03-Sep-2012 -- Mark and I have been working in South Sudan for six months as UNHCR experts in the fields of site planning and water and sanitation respectively. We were based at the Jaman refugee camp, which is 31 km ENE of the Confluence and had been looking for an opportunity to visit this Confluence for some time.
Our opportunity came when we needed to investigate potential new sites for relocating refugees later this year. Local information had it that an area to the south of Banketta had good ground water and was not as subject to flooding as the current Jaman site. Mindful of the security situation we researched the general location, obtained the appropriate clearances, and organised the requisite two vehicle convoy.
The area is in the centre of a very significant oil field which has been closed down during the conflict between Sudan and South Sudan. All of the infrastructure is still present in a mothballed state and will presumably be reactivated when satisfactory arrangements are reached between the two countries. In the meantime, the area is used for subsistence agriculture with cattle grazing being the main economic activity along with some cropping. The cattle are grazed on an open range system and are highly valued, as to get a maiden's hand in marriage, her suitor has to find a minimum of 25 head of cattle to give to the bride’s father before the marriage can take place. Because of this, cattle raiding is common in these areas.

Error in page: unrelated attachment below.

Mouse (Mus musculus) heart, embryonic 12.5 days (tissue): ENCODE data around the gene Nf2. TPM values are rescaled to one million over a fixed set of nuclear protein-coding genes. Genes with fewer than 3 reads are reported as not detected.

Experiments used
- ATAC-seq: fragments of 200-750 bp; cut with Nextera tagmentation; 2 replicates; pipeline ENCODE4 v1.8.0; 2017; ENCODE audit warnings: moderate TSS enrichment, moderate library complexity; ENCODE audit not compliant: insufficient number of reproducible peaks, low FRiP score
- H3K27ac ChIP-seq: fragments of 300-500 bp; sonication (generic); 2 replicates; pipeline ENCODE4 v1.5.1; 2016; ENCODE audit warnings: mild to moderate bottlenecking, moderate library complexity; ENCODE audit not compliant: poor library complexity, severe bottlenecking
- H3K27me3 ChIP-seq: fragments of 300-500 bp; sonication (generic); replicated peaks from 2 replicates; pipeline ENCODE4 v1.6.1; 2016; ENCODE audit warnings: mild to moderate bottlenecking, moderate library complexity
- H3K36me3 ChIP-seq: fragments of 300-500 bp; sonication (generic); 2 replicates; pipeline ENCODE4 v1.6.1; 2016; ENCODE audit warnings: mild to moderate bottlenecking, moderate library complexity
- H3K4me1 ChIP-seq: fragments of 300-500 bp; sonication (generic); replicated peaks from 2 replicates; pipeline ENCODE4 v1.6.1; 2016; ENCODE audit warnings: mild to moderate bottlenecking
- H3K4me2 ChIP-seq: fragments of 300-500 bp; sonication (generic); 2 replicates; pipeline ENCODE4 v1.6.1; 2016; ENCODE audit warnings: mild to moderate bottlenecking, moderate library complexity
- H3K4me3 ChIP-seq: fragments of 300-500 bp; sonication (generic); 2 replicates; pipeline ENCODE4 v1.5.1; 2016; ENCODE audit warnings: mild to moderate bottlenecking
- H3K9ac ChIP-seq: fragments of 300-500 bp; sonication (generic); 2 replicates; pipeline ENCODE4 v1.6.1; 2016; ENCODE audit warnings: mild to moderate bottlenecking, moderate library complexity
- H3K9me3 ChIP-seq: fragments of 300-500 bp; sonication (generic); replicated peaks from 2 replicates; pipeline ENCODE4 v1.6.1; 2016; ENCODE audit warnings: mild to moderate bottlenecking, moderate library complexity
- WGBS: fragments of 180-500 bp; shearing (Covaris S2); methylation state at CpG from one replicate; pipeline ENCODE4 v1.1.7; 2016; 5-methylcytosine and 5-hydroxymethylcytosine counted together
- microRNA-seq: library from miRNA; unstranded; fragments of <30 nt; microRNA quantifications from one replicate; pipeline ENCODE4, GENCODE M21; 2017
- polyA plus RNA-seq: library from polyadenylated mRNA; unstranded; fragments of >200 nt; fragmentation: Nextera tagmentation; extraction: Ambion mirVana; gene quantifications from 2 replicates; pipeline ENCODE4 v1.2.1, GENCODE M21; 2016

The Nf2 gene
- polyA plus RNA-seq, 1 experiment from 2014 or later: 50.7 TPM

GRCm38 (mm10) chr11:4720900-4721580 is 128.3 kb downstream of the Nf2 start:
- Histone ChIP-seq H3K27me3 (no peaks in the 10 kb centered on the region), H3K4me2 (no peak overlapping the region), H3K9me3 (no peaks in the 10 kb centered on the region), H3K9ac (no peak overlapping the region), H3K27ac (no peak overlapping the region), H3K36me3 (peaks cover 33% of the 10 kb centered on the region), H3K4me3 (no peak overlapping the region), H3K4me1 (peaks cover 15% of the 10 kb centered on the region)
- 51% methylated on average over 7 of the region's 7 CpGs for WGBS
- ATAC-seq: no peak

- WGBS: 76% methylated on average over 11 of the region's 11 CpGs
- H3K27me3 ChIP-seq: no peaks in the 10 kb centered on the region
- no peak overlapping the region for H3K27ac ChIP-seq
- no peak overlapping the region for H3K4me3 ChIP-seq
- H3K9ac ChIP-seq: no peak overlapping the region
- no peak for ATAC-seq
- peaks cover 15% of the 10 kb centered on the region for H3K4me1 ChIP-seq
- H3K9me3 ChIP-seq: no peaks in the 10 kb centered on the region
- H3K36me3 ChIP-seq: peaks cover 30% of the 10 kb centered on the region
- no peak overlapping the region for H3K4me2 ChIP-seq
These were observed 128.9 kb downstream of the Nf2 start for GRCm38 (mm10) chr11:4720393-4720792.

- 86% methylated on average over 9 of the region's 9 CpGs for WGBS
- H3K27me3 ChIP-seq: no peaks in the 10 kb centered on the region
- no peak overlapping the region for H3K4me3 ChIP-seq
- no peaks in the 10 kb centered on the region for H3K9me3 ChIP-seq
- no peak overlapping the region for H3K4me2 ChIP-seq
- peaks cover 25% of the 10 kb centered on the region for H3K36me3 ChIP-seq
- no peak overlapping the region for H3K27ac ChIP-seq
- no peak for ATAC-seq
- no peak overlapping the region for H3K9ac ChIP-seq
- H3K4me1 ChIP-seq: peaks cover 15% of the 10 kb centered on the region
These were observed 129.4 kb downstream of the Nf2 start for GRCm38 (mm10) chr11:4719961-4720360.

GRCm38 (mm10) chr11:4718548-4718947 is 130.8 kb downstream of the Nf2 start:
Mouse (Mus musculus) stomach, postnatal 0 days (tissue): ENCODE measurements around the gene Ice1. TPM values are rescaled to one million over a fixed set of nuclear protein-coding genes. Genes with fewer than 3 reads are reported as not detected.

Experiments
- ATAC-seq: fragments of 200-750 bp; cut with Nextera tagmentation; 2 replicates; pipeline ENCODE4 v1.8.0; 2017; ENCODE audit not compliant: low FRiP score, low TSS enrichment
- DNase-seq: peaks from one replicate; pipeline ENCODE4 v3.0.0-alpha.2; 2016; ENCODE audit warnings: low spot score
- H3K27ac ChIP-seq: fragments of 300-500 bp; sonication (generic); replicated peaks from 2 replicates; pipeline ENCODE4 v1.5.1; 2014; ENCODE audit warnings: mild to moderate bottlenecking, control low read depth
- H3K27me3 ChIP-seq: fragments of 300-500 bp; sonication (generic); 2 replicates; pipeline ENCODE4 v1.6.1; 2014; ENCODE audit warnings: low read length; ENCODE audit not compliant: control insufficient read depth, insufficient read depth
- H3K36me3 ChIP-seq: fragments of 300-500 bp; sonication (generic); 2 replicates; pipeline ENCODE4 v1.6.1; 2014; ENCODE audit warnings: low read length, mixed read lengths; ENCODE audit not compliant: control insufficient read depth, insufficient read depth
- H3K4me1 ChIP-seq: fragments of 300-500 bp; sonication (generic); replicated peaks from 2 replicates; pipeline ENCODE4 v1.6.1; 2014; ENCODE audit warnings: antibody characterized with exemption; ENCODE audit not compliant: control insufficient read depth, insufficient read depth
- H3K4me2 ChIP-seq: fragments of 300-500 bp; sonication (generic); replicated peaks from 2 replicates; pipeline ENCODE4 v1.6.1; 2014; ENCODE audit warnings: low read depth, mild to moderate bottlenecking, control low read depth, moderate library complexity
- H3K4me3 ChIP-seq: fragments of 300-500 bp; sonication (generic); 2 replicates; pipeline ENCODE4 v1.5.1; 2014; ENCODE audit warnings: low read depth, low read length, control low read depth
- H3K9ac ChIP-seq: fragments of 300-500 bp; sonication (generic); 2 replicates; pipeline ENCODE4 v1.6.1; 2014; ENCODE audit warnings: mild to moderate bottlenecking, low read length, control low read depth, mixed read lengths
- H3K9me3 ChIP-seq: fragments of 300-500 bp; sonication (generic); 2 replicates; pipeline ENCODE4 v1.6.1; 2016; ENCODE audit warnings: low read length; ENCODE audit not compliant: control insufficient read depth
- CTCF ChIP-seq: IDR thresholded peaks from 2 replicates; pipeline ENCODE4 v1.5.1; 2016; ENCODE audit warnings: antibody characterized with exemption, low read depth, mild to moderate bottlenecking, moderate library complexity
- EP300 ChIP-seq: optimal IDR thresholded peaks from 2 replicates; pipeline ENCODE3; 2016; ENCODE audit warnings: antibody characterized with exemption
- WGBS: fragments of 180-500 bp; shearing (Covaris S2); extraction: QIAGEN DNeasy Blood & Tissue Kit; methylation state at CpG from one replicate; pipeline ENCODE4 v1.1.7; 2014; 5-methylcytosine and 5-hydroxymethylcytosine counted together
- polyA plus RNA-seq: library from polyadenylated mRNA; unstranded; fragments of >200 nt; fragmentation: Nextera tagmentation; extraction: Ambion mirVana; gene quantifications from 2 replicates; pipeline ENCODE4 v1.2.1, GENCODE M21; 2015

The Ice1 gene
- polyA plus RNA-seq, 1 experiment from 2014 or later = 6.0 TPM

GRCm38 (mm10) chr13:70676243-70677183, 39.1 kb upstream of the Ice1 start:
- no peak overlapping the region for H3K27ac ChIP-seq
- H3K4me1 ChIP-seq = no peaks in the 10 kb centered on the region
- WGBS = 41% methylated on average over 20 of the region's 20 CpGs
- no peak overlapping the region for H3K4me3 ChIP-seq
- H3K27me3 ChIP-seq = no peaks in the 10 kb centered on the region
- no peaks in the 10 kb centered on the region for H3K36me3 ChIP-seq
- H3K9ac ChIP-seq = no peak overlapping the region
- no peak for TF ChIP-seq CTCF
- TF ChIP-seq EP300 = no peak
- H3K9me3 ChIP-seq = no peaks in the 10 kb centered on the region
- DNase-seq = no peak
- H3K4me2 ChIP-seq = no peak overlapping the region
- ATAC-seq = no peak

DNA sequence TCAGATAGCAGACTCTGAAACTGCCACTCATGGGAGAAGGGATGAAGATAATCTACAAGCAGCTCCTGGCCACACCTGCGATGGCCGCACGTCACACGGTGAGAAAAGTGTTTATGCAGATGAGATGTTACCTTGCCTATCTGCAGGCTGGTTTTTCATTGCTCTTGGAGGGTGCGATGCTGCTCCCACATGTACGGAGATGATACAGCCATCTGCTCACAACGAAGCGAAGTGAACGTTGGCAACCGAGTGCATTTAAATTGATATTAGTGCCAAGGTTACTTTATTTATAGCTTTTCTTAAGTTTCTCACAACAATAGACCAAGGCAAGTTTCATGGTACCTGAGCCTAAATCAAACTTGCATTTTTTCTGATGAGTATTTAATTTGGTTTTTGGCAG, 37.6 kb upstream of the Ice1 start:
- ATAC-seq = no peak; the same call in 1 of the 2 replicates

At the moment the main economic driver in the area is the presence of various UN agencies and NGOs which are carrying out humanitarian activities with the large numbers of refugees coming into the area from Sudan. Much of the work of these agencies is supplying around 90,000 refugees with water. The Picture shows a bore and distribution system at Banketta. In the earlier part of this year this bore has been an important source of water to the Jaman camps, but because of the trucking distance, the bore has now been replaced with closer and more reliable sources.
We were able to drive to within approximately 1.5 km of the site after which we walked across the floodplain. Although the recent rains were sufficient to make the ground very wet underfoot, we were fortunate in that this year there had not been the normal amount of rain. If this had been the case, the water could have been up to 50 cm deep and we would have required a boat. As it was we had water above our ankles at many points and the grass was well above our heads most of the time.
The look on Mark’s face is a good indication on how we felt when we achieved our goal.